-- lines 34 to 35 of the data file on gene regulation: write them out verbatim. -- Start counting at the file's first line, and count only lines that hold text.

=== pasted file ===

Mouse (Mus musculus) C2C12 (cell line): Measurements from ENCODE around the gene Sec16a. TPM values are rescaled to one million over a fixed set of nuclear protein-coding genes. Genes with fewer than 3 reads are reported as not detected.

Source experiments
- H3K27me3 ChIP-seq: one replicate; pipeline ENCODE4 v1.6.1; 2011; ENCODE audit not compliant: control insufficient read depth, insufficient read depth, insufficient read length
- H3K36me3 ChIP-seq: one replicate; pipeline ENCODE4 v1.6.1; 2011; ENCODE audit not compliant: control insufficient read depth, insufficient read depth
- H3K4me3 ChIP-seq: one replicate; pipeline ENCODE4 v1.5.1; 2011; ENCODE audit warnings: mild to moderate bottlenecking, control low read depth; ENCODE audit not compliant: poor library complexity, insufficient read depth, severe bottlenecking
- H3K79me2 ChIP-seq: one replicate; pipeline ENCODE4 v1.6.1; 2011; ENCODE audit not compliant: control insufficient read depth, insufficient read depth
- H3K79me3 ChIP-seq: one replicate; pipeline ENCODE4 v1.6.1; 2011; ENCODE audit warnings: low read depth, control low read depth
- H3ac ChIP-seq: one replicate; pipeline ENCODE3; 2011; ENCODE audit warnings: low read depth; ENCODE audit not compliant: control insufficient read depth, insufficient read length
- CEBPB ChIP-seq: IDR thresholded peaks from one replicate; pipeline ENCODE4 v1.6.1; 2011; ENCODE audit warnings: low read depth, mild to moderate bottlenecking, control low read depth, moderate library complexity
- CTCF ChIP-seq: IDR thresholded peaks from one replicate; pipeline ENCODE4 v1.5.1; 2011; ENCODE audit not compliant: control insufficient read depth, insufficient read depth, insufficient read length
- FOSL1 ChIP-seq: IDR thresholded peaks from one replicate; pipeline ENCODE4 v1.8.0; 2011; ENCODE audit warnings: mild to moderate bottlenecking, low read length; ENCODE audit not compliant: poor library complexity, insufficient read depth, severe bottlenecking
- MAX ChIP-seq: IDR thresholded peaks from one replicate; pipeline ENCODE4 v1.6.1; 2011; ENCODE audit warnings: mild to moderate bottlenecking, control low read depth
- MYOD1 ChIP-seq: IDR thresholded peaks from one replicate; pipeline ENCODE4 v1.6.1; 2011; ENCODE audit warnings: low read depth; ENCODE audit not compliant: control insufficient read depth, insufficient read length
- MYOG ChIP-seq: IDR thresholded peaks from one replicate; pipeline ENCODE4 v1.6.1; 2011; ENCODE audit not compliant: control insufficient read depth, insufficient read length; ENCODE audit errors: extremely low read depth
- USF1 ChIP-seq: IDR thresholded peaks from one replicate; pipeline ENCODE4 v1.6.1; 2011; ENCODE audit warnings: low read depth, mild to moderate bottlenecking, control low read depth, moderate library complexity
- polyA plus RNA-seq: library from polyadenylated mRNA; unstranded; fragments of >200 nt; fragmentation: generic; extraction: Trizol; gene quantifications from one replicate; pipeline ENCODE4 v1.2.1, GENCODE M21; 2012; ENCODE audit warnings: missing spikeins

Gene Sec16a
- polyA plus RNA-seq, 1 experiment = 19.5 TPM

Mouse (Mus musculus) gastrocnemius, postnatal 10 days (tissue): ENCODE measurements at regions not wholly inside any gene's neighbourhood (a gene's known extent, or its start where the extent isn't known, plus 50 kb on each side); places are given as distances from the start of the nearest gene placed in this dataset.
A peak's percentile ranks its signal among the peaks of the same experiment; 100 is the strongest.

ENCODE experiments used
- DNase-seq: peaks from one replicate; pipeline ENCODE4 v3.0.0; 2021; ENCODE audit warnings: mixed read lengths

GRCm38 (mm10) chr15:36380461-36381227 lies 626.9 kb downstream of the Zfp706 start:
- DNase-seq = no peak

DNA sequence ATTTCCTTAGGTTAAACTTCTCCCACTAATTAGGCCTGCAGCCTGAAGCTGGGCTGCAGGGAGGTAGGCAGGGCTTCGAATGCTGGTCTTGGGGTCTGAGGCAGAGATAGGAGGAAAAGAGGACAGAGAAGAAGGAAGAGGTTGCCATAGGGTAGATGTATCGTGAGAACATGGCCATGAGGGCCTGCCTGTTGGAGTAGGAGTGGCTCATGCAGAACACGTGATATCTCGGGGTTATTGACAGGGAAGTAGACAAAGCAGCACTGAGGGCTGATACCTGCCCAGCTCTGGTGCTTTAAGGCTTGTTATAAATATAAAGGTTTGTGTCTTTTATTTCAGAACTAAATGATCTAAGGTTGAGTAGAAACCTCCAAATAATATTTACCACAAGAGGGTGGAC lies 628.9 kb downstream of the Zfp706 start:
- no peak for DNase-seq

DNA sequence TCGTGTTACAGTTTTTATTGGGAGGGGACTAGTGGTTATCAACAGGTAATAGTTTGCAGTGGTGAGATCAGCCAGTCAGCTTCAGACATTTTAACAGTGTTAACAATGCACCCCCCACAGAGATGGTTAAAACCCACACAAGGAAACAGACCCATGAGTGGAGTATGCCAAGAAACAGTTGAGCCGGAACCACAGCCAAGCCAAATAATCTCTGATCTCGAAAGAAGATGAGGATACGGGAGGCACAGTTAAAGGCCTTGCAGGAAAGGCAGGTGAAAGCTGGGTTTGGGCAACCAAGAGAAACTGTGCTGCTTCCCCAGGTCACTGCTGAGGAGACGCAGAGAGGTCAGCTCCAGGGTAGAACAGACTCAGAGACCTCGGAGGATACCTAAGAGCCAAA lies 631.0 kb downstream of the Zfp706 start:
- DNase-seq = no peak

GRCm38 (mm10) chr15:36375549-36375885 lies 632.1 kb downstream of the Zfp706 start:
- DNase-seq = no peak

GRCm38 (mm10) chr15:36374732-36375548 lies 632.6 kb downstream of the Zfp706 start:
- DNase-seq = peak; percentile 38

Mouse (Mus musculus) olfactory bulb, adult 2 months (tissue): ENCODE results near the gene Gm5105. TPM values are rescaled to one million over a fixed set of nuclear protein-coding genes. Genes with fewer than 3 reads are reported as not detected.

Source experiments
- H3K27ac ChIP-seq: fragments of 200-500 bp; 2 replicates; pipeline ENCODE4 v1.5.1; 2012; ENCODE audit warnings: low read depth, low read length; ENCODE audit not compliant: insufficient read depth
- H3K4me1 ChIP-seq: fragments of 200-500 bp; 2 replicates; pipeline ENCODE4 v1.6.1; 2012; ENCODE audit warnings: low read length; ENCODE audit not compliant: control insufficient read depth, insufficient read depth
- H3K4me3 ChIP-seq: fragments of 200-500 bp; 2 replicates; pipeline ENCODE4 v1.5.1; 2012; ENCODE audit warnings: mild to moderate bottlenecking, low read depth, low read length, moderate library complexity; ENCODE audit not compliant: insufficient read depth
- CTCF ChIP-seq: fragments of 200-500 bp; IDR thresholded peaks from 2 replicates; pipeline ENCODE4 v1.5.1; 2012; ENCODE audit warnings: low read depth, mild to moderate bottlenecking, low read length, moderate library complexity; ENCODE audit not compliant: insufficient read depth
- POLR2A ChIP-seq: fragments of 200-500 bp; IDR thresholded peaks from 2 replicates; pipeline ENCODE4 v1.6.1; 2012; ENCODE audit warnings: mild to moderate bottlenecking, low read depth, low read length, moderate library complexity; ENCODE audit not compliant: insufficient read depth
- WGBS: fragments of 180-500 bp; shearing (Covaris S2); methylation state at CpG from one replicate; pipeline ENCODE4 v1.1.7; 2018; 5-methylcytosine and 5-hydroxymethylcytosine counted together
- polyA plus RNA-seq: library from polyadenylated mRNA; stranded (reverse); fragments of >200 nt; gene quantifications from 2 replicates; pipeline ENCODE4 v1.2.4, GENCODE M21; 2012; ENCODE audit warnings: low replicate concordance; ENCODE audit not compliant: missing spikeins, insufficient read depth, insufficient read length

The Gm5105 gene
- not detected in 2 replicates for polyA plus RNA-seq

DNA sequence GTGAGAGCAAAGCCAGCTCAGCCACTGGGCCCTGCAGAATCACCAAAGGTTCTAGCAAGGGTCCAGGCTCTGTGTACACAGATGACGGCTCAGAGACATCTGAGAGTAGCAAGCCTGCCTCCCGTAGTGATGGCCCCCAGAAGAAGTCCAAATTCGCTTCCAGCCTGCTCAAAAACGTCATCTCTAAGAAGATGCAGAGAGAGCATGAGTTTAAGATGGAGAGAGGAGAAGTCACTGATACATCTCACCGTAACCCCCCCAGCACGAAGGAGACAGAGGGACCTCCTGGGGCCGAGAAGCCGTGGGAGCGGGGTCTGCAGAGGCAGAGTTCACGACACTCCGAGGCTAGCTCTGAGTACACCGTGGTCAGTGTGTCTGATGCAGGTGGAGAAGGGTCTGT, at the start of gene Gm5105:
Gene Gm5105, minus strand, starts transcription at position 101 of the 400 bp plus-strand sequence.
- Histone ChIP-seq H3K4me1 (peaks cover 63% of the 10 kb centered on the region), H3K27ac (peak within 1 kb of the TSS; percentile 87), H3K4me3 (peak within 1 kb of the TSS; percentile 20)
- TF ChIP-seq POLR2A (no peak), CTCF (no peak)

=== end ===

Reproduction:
Source experiments
- H3K27ac ChIP-seq: fragments of 200-500 bp; 2 replicates; pipeline ENCODE4 v1.5.1; 2012; ENCODE audit warnings: low read depth, low read length; ENCODE audit not compliant: insufficient read depth